Other tournament thoughts:

  • Villanova has by far the easiest bracket. Oh, Collin Sexton could go bonkers in the second round, while West Virginia and No. 2 Purdue are dangerous teams, but compared to what the other No. 1s face, their path is easy.
  • Virginia will be in real danger in the Sweet 16 against Arizona or Kentucky (luckily not both). But otherwise the bracket breaks clear for them.
  • Xavier is toast. Either Gonzaga in the Sweet 16 or UNC-Michigan (whichever survives the bottom of the bracket) will come out of the West.
  • Kansas has a cakewalk to the Elite Eight, where the Jayhawks are likely to face Duke or Michigan State. The showdown will come in front of an overwhelmingly pro-Kansas crowd in Omaha, but that doesn’t bother me as much as South Carolina’s homecourt edge a year ago. The Jayhawks EARNED the top seed – and the homecourt edge – unlike South Carolina, which was the poorer seeded team.
  • The Midwest contains three of the top nine Kenpom teams, but not in the right order – No. 3 Duke, No. 6 Michigan State and No. 9 Kansas. Those are also the three teams with the longest active NCAA streaks – Kansas has been in the field 29 straight years (breaking the record held by UNC of 29 straight years between 1975 and 2001). Duke has 23 straight and Michigan State 21 straight.
  • BTW: Coach K has led all 23 teams in Duke’s streak. That ties him with Dean Smith for the longest streak of NCAA appearances by a coach (Dean set the record between 1975 and 1997).
  • The ACC got nine teams in the field – matching the conference record set a year ago. It might have been 10, but Notre Dame was the first team out. The Irish would have been in had Davidson not stolen a bid by edging Rhode Island in the A-10 title game.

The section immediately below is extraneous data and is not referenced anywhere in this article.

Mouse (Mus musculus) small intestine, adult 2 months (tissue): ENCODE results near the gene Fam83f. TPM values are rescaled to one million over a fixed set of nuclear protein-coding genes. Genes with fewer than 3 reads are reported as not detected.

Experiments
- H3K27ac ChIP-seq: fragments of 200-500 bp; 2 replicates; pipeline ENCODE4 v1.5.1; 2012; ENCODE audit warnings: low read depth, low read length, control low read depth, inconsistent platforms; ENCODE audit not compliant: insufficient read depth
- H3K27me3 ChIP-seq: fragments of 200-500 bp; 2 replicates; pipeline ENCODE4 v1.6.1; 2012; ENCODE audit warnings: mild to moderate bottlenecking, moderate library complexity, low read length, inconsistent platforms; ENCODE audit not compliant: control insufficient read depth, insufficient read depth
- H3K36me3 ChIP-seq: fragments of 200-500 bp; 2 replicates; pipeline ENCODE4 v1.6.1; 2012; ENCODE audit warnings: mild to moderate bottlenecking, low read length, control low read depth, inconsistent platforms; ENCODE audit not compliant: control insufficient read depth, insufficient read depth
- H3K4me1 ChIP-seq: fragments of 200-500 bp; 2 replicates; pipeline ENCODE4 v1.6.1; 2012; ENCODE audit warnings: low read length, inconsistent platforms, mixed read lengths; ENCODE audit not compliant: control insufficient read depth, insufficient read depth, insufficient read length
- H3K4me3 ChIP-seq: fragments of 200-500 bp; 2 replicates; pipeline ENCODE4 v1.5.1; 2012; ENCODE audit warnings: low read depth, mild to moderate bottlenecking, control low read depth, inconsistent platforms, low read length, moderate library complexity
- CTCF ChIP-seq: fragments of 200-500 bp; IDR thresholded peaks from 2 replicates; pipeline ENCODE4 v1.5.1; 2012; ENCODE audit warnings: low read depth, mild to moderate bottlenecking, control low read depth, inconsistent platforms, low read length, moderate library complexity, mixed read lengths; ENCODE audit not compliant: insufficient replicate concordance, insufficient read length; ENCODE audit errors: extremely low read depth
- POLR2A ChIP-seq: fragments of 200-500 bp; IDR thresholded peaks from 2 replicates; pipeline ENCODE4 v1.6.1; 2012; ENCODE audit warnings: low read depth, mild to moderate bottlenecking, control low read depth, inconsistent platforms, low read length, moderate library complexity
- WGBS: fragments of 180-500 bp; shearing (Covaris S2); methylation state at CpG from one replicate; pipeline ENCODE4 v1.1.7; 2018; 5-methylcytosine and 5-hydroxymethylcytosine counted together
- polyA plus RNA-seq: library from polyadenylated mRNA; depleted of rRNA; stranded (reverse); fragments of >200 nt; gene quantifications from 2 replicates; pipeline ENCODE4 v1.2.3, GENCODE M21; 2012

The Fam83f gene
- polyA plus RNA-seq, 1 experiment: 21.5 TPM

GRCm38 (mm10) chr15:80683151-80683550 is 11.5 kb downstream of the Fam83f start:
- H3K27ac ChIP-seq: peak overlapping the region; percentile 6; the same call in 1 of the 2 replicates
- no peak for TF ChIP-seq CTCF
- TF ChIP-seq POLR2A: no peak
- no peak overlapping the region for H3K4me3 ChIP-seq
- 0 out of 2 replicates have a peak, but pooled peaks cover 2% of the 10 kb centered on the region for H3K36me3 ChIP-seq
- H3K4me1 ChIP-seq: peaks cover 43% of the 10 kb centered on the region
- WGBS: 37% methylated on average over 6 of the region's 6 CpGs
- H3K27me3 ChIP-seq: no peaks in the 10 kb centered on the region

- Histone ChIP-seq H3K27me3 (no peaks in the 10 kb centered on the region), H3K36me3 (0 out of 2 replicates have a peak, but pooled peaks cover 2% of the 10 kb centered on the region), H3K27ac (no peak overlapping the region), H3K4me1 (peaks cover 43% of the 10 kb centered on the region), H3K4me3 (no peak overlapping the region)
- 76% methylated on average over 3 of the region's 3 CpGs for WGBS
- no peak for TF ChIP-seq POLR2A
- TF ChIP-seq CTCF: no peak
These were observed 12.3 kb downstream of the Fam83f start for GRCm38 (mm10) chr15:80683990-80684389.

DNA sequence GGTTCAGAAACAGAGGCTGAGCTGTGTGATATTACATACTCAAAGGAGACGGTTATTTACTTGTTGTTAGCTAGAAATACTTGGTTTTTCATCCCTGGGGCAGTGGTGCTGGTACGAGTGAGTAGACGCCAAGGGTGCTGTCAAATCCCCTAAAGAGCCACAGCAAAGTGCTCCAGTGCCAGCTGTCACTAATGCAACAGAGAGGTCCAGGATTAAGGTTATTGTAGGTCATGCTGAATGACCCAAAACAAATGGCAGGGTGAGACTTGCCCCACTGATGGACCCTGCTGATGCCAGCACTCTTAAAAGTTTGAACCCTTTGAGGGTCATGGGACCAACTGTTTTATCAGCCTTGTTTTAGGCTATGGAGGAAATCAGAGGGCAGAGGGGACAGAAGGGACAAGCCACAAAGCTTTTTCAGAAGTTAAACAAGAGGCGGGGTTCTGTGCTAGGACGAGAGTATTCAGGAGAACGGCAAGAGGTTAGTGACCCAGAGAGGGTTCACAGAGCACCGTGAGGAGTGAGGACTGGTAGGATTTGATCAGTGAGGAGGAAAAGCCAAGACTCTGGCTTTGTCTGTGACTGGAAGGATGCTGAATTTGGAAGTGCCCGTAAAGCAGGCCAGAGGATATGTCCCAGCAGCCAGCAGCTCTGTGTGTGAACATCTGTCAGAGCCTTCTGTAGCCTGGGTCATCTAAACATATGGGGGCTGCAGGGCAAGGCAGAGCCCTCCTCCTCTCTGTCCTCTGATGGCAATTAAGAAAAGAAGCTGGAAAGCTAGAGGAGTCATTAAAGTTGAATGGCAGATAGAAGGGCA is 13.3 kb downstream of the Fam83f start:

• North Carolina got six teams in – Duke, N.C. State, UNC, Davidson, North Carolina Central and UNC Greensboro. That matches the most ever for the Old North State.

The NIT field was announced later Sunday night. It contains three ACC teams.

Notre Dame in the top seed in one region. That means the Irish will play three home games if they keep winning before going to New York for the semifinals. They open against Hampton.

Louisville is the No. 2 seed in another region. That means they get at least two home games. If top seed Baylor wins twice, the Cardinals will have to go to Texas for the quarterfinals. Louisville opens against Northern Kentucky.

Boston College is the No. 5 seed in a third region. The Eagles open on the road against Western Kentucky. If they win, they probably go to LA to face top seed Southern Cal. The only way BC can get a home games is if there are a lot of upsets in its bracket.

That means that 12 of the 15 ACC teams got postseason bids. Wake Forest, Georgia Tech and Pitt missed.